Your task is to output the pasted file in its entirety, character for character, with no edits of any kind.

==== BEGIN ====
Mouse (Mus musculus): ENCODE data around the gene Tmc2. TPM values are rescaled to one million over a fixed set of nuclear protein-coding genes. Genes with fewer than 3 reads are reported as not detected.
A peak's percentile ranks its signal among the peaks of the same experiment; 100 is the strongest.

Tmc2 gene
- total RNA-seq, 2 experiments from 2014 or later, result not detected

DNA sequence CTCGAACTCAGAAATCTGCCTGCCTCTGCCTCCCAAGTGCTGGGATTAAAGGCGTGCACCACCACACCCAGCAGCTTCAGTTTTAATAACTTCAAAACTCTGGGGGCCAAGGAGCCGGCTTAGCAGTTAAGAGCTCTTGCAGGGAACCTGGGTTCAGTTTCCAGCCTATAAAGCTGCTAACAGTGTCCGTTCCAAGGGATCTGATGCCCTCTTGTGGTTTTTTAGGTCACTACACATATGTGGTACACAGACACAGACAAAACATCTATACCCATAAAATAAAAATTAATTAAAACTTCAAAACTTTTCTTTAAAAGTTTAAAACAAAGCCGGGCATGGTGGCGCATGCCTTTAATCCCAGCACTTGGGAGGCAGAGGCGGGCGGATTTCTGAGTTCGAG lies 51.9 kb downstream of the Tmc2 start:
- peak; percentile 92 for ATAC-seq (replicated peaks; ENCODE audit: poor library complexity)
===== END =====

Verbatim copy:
Mouse (Mus musculus): ENCODE data around the gene Tmc2. TPM values are rescaled to one million over a fixed set of nuclear protein-coding genes. Genes with fewer than 3 reads are reported as not detected.
A peak's percentile ranks its signal among the peaks of the same experiment; 100 is the strongest.

Tmc2 gene
- total RNA-seq, 2 experiments from 2014 or later, result not detected

DNA sequence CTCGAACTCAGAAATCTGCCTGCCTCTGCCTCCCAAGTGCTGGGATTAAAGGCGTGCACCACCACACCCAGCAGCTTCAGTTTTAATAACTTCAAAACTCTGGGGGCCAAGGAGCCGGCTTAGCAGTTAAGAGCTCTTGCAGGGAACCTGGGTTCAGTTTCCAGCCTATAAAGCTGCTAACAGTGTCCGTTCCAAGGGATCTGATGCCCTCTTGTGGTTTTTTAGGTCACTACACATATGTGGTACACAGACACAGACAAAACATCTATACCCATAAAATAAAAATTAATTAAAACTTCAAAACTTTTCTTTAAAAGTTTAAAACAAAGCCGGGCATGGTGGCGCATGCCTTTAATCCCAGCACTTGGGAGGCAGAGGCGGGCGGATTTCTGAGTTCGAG lies 51.9 kb downstream of the Tmc2 start:
- peak; percentile 92 for ATAC-seq (replicated peaks; ENCODE audit: poor library complexity)